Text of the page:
Here’s a oblong-winged katydid:

green katydid
Eric Bégin

This is a smart katydid. It’s green. It blends in.

Here is another oblong-winged katydid:

pink-katydid
Jayme Necaise, via Becky Crew

Now, this katydid is much more likely to be eaten in the wild. Luckily, it lives at the Audubon butterfly garden in New Orleans with other funny-colored katydids. Katydids that are yellow. Katydids that are orange. Katydids that start out green and turn orange, according to the Audubon researchers:

The body colour changed from green to yellow or orange over successive molts, resulting in a yellow or orange colouration as an adult. These individuals retained the green eye colour throughout the molting process and throughout their entire adult lifespan. On one occasion, an individual from the ‘rainbow cage’ hatched green and changed to yellow through molting. At the final molt it was yellow. The next day it was orange with green eyes and retained the orange colouration throughout the remainder of its adult lifespan.”

At Scientific American, Becky Crew explains that, for about a century, scientists thought that pink katydids came from a particular kind of genetic condition, “erythrism — a genetic mutation controlled by recessive genes that causes an absence of a normal pigment, such as green, and/or an excessive production of another pigment, such as red or pink.” But in breeding these pink katydids, the Audubon researchers discovered that might not be quite right — it’s the more exciting colors that are dominant. Green may actually be the result of the recessive gene.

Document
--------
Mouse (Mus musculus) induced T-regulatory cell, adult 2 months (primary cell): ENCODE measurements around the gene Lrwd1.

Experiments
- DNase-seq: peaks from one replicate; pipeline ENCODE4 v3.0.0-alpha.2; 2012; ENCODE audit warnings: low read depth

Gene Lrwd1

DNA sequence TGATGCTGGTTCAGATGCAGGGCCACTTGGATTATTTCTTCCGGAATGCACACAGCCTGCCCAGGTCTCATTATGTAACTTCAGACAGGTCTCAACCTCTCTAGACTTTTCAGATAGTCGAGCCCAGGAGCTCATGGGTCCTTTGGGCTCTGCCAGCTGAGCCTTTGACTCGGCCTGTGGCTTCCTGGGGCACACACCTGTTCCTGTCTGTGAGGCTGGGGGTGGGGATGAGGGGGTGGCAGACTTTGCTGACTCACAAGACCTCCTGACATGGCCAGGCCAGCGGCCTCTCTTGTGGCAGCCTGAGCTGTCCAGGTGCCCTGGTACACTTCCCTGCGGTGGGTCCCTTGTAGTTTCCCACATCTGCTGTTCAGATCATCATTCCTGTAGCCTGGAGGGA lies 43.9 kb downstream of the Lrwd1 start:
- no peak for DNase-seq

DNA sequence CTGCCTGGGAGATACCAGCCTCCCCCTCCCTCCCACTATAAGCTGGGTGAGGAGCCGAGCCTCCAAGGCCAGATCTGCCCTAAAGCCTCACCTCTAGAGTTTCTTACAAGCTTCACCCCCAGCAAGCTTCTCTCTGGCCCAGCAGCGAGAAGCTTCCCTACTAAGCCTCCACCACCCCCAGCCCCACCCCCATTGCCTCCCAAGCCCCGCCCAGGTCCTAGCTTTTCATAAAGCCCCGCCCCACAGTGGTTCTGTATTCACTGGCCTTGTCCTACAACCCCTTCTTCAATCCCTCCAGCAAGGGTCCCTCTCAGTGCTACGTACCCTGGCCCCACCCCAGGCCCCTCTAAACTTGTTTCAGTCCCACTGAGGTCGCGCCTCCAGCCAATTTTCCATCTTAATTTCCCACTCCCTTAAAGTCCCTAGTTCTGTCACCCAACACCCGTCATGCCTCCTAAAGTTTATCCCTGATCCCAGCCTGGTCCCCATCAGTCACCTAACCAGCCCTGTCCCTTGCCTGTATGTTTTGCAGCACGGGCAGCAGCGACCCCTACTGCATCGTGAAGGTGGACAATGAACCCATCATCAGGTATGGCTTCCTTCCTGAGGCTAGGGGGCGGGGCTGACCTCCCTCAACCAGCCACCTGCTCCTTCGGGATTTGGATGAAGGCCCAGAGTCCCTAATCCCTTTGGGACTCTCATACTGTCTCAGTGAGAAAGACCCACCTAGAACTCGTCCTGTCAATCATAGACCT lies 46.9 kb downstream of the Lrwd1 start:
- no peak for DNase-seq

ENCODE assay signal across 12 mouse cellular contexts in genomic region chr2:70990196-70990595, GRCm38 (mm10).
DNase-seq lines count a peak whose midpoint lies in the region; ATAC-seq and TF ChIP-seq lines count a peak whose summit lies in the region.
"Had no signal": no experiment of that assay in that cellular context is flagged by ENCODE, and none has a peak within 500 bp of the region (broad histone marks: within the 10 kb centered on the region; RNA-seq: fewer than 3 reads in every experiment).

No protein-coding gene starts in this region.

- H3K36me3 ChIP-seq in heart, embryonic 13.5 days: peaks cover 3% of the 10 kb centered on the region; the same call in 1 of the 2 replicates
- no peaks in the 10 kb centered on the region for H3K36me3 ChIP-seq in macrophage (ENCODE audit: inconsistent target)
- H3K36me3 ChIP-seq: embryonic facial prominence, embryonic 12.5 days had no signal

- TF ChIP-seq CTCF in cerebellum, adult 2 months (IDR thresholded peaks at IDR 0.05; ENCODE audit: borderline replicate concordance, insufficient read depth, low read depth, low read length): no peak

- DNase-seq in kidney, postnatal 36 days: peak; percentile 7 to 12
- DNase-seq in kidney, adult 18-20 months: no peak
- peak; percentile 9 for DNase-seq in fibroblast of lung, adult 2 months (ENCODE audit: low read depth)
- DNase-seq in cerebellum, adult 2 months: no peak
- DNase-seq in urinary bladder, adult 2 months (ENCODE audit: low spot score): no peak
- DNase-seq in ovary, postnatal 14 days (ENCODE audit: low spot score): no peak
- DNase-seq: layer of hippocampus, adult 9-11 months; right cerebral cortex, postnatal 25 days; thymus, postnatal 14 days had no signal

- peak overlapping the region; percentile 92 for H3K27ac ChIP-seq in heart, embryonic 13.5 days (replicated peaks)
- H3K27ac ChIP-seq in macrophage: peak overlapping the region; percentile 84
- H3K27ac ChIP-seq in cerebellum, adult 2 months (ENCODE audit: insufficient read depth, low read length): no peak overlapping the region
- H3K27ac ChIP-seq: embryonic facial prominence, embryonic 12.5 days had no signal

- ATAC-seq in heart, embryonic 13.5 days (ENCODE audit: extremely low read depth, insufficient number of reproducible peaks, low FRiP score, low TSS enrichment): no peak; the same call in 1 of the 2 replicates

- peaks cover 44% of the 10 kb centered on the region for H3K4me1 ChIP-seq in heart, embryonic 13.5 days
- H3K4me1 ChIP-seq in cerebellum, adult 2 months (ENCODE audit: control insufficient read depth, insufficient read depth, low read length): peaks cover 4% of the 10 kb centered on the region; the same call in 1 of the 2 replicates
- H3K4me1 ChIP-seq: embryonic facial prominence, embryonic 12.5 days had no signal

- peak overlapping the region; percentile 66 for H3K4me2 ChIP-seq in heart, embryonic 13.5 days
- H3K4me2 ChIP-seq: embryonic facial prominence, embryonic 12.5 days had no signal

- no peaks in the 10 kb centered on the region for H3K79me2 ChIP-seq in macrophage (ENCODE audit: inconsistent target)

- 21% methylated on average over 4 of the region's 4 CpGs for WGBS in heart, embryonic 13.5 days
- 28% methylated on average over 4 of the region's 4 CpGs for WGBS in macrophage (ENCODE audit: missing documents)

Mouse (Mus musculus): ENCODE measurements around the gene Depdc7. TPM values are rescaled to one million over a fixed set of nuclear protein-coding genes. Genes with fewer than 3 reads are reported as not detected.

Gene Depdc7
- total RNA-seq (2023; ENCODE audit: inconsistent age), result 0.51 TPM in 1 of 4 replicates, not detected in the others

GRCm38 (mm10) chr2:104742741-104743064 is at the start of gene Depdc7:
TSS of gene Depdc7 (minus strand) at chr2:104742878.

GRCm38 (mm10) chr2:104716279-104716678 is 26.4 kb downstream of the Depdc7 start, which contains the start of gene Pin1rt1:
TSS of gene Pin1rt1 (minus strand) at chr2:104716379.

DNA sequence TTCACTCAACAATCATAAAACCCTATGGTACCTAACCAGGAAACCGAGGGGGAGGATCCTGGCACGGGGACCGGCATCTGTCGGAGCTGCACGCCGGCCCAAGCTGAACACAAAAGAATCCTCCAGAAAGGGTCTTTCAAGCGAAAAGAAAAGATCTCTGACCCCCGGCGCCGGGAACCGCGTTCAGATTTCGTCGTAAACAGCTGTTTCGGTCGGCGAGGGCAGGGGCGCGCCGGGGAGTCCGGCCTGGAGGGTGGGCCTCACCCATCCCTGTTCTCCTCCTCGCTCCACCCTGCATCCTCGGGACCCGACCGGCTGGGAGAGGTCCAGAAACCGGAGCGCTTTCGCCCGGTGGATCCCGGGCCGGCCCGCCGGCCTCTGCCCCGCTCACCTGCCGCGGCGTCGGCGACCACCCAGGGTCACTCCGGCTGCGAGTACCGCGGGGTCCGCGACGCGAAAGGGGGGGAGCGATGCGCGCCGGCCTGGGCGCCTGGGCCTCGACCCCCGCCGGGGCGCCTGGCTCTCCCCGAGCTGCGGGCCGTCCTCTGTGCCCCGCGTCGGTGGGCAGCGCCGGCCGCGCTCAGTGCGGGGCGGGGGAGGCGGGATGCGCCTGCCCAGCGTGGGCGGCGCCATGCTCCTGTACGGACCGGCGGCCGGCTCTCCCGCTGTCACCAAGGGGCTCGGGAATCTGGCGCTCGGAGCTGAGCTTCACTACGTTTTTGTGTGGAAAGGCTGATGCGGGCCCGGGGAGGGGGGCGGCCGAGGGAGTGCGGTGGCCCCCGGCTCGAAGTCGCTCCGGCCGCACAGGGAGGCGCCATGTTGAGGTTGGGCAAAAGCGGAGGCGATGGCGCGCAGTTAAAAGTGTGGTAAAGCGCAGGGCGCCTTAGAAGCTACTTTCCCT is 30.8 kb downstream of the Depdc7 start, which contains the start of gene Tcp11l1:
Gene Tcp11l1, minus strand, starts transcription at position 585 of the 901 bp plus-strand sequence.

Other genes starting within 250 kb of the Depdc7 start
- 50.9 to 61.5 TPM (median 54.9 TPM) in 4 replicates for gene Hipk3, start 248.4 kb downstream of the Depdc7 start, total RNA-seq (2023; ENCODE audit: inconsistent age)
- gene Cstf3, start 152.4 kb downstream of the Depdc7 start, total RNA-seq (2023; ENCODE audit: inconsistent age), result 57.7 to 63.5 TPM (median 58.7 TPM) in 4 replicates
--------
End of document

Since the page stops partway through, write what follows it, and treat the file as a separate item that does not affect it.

Crew writes:

Assuming that green is the recessive trait of oblong-winged katydids … how is it that North America is littered [with] greens, not the candy-coloured pinks or yellows or oranges? The team suggest that it could be a case of directional selection, whereby one allele, regardless of being dominant or recessive, has greater fitness than another, causing the gene pool to change over time until eventually a species arrives a situation called fixation, where only one of the alleles remains.

In other words, green katydids don’t get eaten. So eventually there are more of them, and they churn out even more green katydids. Evolution is amazing! But it leads to some boring-colored bugs.